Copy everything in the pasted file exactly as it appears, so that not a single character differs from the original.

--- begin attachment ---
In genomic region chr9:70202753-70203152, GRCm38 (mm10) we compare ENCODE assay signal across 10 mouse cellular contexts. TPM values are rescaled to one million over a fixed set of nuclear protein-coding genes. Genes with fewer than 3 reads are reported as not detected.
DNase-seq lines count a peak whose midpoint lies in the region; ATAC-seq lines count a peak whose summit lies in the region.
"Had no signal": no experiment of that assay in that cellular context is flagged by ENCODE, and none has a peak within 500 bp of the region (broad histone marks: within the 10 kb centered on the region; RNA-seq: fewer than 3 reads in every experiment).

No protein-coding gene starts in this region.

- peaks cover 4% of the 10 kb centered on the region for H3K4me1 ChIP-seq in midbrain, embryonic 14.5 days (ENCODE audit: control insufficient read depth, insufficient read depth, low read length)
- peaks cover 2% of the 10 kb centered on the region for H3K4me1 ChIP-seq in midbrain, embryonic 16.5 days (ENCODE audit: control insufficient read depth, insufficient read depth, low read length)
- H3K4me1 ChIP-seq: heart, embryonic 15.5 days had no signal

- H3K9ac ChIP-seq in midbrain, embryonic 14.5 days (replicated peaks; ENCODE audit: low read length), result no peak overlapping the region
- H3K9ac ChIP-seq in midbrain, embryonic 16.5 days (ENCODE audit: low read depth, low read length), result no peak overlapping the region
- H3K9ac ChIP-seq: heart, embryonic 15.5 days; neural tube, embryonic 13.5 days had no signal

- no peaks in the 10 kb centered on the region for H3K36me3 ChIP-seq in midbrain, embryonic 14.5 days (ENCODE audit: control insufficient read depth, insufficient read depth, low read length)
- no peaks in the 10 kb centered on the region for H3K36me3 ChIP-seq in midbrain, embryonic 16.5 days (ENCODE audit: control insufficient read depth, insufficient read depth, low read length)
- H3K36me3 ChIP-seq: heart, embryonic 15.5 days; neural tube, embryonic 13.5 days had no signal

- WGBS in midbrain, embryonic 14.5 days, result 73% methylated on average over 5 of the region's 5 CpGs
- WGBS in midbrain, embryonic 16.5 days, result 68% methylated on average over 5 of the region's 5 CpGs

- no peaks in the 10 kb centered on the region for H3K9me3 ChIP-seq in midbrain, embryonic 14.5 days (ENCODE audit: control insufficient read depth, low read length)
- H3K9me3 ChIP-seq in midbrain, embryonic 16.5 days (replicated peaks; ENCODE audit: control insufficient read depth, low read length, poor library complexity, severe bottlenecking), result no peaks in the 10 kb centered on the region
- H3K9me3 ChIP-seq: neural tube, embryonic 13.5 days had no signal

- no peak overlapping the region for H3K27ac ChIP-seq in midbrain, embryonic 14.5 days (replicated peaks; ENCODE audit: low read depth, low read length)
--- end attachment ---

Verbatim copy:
In genomic region chr9:70202753-70203152, GRCm38 (mm10) we compare ENCODE assay signal across 10 mouse cellular contexts. TPM values are rescaled to one million over a fixed set of nuclear protein-coding genes. Genes with fewer than 3 reads are reported as not detected.
DNase-seq lines count a peak whose midpoint lies in the region; ATAC-seq lines count a peak whose summit lies in the region.
"Had no signal": no experiment of that assay in that cellular context is flagged by ENCODE, and none has a peak within 500 bp of the region (broad histone marks: within the 10 kb centered on the region; RNA-seq: fewer than 3 reads in every experiment).

No protein-coding gene starts in this region.

- peaks cover 4% of the 10 kb centered on the region for H3K4me1 ChIP-seq in midbrain, embryonic 14.5 days (ENCODE audit: control insufficient read depth, insufficient read depth, low read length)
- peaks cover 2% of the 10 kb centered on the region for H3K4me1 ChIP-seq in midbrain, embryonic 16.5 days (ENCODE audit: control insufficient read depth, insufficient read depth, low read length)
- H3K4me1 ChIP-seq: heart, embryonic 15.5 days had no signal

- H3K9ac ChIP-seq in midbrain, embryonic 14.5 days (replicated peaks; ENCODE audit: low read length), result no peak overlapping the region
- H3K9ac ChIP-seq in midbrain, embryonic 16.5 days (ENCODE audit: low read depth, low read length), result no peak overlapping the region
- H3K9ac ChIP-seq: heart, embryonic 15.5 days; neural tube, embryonic 13.5 days had no signal

- no peaks in the 10 kb centered on the region for H3K36me3 ChIP-seq in midbrain, embryonic 14.5 days (ENCODE audit: control insufficient read depth, insufficient read depth, low read length)
- no peaks in the 10 kb centered on the region for H3K36me3 ChIP-seq in midbrain, embryonic 16.5 days (ENCODE audit: control insufficient read depth, insufficient read depth, low read length)
- H3K36me3 ChIP-seq: heart, embryonic 15.5 days; neural tube, embryonic 13.5 days had no signal

- WGBS in midbrain, embryonic 14.5 days, result 73% methylated on average over 5 of the region's 5 CpGs
- WGBS in midbrain, embryonic 16.5 days, result 68% methylated on average over 5 of the region's 5 CpGs

- no peaks in the 10 kb centered on the region for H3K9me3 ChIP-seq in midbrain, embryonic 14.5 days (ENCODE audit: control insufficient read depth, low read length)
- H3K9me3 ChIP-seq in midbrain, embryonic 16.5 days (replicated peaks; ENCODE audit: control insufficient read depth, low read length, poor library complexity, severe bottlenecking), result no peaks in the 10 kb centered on the region
- H3K9me3 ChIP-seq: neural tube, embryonic 13.5 days had no signal

- no peak overlapping the region for H3K27ac ChIP-seq in midbrain, embryonic 14.5 days (replicated peaks; ENCODE audit: low read depth, low read length)